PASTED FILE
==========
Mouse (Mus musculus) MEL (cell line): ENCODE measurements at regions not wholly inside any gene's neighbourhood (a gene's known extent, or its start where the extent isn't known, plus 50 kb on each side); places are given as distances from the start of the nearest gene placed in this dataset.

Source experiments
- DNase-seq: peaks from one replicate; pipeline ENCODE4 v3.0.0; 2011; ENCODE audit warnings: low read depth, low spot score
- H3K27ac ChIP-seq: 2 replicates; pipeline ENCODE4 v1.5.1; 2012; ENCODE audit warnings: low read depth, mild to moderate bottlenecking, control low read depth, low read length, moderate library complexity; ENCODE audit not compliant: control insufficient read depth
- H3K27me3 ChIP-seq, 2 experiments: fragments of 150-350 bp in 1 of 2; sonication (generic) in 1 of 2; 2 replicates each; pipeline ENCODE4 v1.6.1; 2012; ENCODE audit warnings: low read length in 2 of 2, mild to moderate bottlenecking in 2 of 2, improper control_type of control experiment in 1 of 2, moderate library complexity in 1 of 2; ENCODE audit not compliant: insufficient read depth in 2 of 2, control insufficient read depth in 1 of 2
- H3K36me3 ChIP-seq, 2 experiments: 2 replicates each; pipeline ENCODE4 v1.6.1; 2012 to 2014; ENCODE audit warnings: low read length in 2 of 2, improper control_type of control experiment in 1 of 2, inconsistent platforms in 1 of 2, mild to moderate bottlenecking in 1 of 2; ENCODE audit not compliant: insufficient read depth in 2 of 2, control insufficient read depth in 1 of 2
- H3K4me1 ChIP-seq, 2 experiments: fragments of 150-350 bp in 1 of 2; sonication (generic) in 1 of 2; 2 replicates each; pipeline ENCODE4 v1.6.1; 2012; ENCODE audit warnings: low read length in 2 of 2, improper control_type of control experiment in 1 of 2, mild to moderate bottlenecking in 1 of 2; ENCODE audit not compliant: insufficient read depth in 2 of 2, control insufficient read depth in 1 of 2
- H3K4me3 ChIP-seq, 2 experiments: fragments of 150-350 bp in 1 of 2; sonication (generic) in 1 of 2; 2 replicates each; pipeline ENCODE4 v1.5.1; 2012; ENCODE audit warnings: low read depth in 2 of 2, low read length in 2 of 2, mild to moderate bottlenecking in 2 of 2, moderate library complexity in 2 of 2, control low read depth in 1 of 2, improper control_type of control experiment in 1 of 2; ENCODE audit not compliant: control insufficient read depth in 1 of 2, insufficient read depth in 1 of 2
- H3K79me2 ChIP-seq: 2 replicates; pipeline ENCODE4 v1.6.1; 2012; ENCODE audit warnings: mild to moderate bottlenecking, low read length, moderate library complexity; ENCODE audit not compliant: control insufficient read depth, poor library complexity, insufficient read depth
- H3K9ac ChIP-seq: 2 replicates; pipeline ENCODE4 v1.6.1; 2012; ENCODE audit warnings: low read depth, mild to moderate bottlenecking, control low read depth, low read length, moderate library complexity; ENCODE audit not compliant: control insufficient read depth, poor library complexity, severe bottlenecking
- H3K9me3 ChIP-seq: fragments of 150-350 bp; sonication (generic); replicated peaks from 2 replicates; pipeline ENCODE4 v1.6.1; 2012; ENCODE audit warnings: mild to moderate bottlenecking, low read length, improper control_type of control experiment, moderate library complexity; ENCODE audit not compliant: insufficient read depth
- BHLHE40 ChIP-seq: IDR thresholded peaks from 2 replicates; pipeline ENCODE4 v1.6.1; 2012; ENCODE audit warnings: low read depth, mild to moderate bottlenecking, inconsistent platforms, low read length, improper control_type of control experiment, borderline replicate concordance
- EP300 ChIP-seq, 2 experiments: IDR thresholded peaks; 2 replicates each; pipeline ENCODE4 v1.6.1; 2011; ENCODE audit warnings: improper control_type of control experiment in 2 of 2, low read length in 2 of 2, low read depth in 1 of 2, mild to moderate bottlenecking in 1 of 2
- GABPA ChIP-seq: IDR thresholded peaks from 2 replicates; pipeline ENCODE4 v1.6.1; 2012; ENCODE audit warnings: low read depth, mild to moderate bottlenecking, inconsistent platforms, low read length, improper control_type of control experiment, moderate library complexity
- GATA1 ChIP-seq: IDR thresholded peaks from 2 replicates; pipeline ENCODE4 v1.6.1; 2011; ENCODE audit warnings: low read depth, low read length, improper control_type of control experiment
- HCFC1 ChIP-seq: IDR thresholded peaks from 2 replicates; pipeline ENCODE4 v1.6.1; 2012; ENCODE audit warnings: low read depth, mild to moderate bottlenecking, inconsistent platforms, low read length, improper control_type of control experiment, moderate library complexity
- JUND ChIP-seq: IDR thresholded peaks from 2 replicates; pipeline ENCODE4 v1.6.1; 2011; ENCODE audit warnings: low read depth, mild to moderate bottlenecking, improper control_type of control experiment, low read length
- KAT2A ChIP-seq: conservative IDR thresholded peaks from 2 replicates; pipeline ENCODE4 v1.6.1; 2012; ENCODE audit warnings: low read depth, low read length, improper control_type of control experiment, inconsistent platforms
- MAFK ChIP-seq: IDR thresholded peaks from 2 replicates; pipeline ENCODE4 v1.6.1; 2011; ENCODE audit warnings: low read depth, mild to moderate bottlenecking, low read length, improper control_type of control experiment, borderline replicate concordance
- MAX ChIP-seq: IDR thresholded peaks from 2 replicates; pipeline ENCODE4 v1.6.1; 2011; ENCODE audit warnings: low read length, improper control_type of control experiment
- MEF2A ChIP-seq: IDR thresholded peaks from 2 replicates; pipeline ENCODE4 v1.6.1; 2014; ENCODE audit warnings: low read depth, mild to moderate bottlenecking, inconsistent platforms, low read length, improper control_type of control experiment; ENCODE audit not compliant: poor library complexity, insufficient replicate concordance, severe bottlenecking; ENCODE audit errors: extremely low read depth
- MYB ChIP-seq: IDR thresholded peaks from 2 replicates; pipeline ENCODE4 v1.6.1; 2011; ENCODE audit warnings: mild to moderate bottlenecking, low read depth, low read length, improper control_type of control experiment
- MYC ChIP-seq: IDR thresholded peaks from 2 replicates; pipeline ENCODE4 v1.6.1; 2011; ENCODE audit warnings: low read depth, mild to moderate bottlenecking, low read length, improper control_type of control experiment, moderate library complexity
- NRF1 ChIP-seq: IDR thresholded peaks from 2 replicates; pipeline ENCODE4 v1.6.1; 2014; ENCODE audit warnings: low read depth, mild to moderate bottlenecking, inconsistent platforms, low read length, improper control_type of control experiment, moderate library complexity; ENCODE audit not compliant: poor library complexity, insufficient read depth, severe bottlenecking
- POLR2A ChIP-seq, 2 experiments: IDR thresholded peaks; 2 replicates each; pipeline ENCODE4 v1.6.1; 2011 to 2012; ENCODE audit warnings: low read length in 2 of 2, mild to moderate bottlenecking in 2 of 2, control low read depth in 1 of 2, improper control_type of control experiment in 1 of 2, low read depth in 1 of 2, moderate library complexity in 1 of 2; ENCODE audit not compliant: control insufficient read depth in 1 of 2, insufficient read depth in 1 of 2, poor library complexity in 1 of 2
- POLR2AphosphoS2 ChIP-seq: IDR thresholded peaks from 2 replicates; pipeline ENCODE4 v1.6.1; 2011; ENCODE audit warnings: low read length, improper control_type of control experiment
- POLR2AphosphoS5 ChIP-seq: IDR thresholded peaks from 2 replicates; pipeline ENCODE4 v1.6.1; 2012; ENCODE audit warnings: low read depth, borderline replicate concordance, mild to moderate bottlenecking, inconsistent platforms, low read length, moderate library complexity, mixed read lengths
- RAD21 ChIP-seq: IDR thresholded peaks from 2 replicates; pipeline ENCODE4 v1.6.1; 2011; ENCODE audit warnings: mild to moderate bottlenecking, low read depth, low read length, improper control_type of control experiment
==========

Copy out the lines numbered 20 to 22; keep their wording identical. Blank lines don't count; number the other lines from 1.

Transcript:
- MAX ChIP-seq: IDR thresholded peaks from 2 replicates; pipeline ENCODE4 v1.6.1; 2011; ENCODE audit warnings: low read length, improper control_type of control experiment
- MEF2A ChIP-seq: IDR thresholded peaks from 2 replicates; pipeline ENCODE4 v1.6.1; 2014; ENCODE audit warnings: low read depth, mild to moderate bottlenecking, inconsistent platforms, low read length, improper control_type of control experiment; ENCODE audit not compliant: poor library complexity, insufficient replicate concordance, severe bottlenecking; ENCODE audit errors: extremely low read depth
- MYB ChIP-seq: IDR thresholded peaks from 2 replicates; pipeline ENCODE4 v1.6.1; 2011; ENCODE audit warnings: mild to moderate bottlenecking, low read depth, low read length, improper control_type of control experiment